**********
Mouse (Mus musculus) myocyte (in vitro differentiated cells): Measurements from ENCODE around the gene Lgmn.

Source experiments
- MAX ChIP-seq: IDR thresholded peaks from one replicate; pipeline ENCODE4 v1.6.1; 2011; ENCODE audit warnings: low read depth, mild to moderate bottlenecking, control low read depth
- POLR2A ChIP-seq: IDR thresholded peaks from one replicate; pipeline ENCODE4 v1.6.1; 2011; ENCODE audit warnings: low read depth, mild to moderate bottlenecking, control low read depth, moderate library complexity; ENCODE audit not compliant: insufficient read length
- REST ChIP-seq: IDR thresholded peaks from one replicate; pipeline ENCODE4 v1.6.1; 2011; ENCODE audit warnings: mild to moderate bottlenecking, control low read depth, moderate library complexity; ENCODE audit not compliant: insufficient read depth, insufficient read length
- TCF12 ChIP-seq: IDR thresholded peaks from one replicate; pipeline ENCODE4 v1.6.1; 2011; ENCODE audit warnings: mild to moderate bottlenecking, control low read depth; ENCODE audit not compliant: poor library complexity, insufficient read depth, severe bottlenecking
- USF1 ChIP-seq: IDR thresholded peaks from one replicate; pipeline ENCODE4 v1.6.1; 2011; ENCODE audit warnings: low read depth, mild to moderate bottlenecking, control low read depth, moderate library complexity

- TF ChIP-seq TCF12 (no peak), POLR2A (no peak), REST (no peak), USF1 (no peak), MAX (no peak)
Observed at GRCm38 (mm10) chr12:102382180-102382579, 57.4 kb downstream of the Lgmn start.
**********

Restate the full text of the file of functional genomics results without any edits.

Mouse (Mus musculus) myocyte (in vitro differentiated cells): Measurements from ENCODE around the gene Lgmn.

Source experiments
- MAX ChIP-seq: IDR thresholded peaks from one replicate; pipeline ENCODE4 v1.6.1; 2011; ENCODE audit warnings: low read depth, mild to moderate bottlenecking, control low read depth
- POLR2A ChIP-seq: IDR thresholded peaks from one replicate; pipeline ENCODE4 v1.6.1; 2011; ENCODE audit warnings: low read depth, mild to moderate bottlenecking, control low read depth, moderate library complexity; ENCODE audit not compliant: insufficient read length
- REST ChIP-seq: IDR thresholded peaks from one replicate; pipeline ENCODE4 v1.6.1; 2011; ENCODE audit warnings: mild to moderate bottlenecking, control low read depth, moderate library complexity; ENCODE audit not compliant: insufficient read depth, insufficient read length
- TCF12 ChIP-seq: IDR thresholded peaks from one replicate; pipeline ENCODE4 v1.6.1; 2011; ENCODE audit warnings: mild to moderate bottlenecking, control low read depth; ENCODE audit not compliant: poor library complexity, insufficient read depth, severe bottlenecking
- USF1 ChIP-seq: IDR thresholded peaks from one replicate; pipeline ENCODE4 v1.6.1; 2011; ENCODE audit warnings: low read depth, mild to moderate bottlenecking, control low read depth, moderate library complexity

- TF ChIP-seq TCF12 (no peak), POLR2A (no peak), REST (no peak), USF1 (no peak), MAX (no peak)
Observed at GRCm38 (mm10) chr12:102382180-102382579, 57.4 kb downstream of the Lgmn start.